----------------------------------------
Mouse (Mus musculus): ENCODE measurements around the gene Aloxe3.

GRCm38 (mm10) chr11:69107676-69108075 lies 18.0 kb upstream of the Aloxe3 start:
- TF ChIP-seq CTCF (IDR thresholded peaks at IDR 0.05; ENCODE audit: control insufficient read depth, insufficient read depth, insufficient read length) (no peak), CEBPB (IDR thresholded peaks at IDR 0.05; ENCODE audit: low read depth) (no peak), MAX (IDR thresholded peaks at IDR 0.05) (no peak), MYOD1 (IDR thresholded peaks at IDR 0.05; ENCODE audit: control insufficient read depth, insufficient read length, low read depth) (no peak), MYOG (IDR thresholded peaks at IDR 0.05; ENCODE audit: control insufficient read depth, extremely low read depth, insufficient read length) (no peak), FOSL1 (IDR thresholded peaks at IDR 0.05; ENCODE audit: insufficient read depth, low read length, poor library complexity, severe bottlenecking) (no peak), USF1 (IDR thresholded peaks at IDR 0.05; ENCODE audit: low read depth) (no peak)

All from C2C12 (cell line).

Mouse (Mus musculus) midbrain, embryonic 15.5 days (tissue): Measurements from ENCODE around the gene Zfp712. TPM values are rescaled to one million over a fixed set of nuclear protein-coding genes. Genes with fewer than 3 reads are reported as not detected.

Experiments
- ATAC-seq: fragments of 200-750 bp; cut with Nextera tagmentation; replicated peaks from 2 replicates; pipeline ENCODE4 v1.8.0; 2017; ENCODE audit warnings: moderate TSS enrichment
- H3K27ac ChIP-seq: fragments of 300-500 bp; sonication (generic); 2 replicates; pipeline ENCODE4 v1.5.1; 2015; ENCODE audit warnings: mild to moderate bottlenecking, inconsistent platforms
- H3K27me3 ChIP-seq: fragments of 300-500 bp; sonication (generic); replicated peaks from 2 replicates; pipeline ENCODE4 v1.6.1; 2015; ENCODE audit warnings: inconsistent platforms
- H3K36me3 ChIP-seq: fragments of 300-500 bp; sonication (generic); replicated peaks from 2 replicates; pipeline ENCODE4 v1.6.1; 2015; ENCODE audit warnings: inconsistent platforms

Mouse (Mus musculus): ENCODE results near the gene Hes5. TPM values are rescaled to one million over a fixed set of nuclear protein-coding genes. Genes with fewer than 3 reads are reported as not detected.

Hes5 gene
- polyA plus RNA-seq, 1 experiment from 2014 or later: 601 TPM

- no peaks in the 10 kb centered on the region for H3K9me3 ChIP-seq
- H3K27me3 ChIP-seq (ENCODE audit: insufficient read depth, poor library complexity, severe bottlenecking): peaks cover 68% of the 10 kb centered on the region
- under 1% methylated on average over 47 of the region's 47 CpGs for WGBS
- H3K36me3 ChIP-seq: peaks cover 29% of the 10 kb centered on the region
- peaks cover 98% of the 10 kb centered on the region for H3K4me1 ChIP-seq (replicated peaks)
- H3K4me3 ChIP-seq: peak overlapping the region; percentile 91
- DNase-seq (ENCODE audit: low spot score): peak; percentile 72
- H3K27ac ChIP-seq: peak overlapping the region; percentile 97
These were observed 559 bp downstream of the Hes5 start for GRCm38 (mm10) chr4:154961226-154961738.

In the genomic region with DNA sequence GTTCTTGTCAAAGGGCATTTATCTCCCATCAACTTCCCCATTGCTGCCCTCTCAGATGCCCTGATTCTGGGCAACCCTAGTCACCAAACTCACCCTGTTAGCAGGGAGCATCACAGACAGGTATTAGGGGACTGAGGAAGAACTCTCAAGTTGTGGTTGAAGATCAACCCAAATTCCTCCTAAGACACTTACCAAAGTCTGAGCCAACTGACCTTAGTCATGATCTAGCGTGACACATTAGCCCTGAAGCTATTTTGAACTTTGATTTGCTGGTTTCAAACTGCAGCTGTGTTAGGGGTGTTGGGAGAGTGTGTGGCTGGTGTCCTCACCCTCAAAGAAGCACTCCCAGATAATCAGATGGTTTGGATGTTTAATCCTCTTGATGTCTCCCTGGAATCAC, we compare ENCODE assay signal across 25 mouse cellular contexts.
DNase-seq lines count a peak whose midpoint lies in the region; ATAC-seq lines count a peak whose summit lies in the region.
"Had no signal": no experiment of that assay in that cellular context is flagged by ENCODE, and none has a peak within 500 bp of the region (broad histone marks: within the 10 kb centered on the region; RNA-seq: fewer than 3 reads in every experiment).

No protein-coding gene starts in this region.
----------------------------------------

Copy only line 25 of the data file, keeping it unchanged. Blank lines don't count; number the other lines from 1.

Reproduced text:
"Had no signal": no experiment of that assay in that cellular context is flagged by ENCODE, and none has a peak within 500 bp of the region (broad histone marks: within the 10 kb centered on the region; RNA-seq: fewer than 3 reads in every experiment).